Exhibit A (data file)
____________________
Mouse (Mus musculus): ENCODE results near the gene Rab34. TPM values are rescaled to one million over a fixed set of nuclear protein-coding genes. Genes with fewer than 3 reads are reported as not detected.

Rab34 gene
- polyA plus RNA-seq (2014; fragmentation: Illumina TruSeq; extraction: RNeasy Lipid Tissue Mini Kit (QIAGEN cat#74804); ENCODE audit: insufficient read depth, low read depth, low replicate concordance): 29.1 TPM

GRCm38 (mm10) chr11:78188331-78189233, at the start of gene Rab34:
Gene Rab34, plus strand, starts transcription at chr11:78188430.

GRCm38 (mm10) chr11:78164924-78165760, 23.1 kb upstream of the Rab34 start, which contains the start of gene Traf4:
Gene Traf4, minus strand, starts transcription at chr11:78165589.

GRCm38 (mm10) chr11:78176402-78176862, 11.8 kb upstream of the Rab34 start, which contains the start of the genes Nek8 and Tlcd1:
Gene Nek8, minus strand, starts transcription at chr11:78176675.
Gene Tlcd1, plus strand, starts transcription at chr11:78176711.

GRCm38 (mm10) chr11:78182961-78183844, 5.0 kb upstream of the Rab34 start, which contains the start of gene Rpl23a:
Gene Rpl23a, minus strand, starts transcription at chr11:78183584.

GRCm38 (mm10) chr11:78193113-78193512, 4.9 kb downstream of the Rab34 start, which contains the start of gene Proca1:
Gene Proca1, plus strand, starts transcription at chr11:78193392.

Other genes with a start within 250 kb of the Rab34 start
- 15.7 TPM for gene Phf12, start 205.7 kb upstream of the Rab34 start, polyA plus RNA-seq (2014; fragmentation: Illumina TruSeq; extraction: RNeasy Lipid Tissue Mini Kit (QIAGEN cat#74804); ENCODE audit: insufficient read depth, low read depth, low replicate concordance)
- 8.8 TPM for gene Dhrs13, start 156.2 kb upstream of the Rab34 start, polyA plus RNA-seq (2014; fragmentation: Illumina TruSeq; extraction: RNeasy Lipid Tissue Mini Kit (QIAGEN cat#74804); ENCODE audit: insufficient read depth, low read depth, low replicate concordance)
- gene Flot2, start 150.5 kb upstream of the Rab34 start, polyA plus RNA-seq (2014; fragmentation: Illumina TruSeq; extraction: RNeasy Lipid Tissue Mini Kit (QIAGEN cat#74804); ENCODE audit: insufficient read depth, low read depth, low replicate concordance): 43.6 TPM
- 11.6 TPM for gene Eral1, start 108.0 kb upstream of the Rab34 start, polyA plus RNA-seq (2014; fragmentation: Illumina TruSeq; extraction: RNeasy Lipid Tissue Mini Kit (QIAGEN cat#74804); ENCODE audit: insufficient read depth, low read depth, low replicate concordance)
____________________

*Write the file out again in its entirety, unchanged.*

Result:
Mouse (Mus musculus): ENCODE results near the gene Rab34. TPM values are rescaled to one million over a fixed set of nuclear protein-coding genes. Genes with fewer than 3 reads are reported as not detected.

Rab34 gene
- polyA plus RNA-seq (2014; fragmentation: Illumina TruSeq; extraction: RNeasy Lipid Tissue Mini Kit (QIAGEN cat#74804); ENCODE audit: insufficient read depth, low read depth, low replicate concordance): 29.1 TPM

GRCm38 (mm10) chr11:78188331-78189233, at the start of gene Rab34:
Gene Rab34, plus strand, starts transcription at chr11:78188430.

GRCm38 (mm10) chr11:78164924-78165760, 23.1 kb upstream of the Rab34 start, which contains the start of gene Traf4:
Gene Traf4, minus strand, starts transcription at chr11:78165589.

GRCm38 (mm10) chr11:78176402-78176862, 11.8 kb upstream of the Rab34 start, which contains the start of the genes Nek8 and Tlcd1:
Gene Nek8, minus strand, starts transcription at chr11:78176675.
Gene Tlcd1, plus strand, starts transcription at chr11:78176711.

GRCm38 (mm10) chr11:78182961-78183844, 5.0 kb upstream of the Rab34 start, which contains the start of gene Rpl23a:
Gene Rpl23a, minus strand, starts transcription at chr11:78183584.

GRCm38 (mm10) chr11:78193113-78193512, 4.9 kb downstream of the Rab34 start, which contains the start of gene Proca1:
Gene Proca1, plus strand, starts transcription at chr11:78193392.

Other genes with a start within 250 kb of the Rab34 start
- 15.7 TPM for gene Phf12, start 205.7 kb upstream of the Rab34 start, polyA plus RNA-seq (2014; fragmentation: Illumina TruSeq; extraction: RNeasy Lipid Tissue Mini Kit (QIAGEN cat#74804); ENCODE audit: insufficient read depth, low read depth, low replicate concordance)
- 8.8 TPM for gene Dhrs13, start 156.2 kb upstream of the Rab34 start, polyA plus RNA-seq (2014; fragmentation: Illumina TruSeq; extraction: RNeasy Lipid Tissue Mini Kit (QIAGEN cat#74804); ENCODE audit: insufficient read depth, low read depth, low replicate concordance)
- gene Flot2, start 150.5 kb upstream of the Rab34 start, polyA plus RNA-seq (2014; fragmentation: Illumina TruSeq; extraction: RNeasy Lipid Tissue Mini Kit (QIAGEN cat#74804); ENCODE audit: insufficient read depth, low read depth, low replicate concordance): 43.6 TPM
- 11.6 TPM for gene Eral1, start 108.0 kb upstream of the Rab34 start, polyA plus RNA-seq (2014; fragmentation: Illumina TruSeq; extraction: RNeasy Lipid Tissue Mini Kit (QIAGEN cat#74804); ENCODE audit: insufficient read depth, low read depth, low replicate concordance)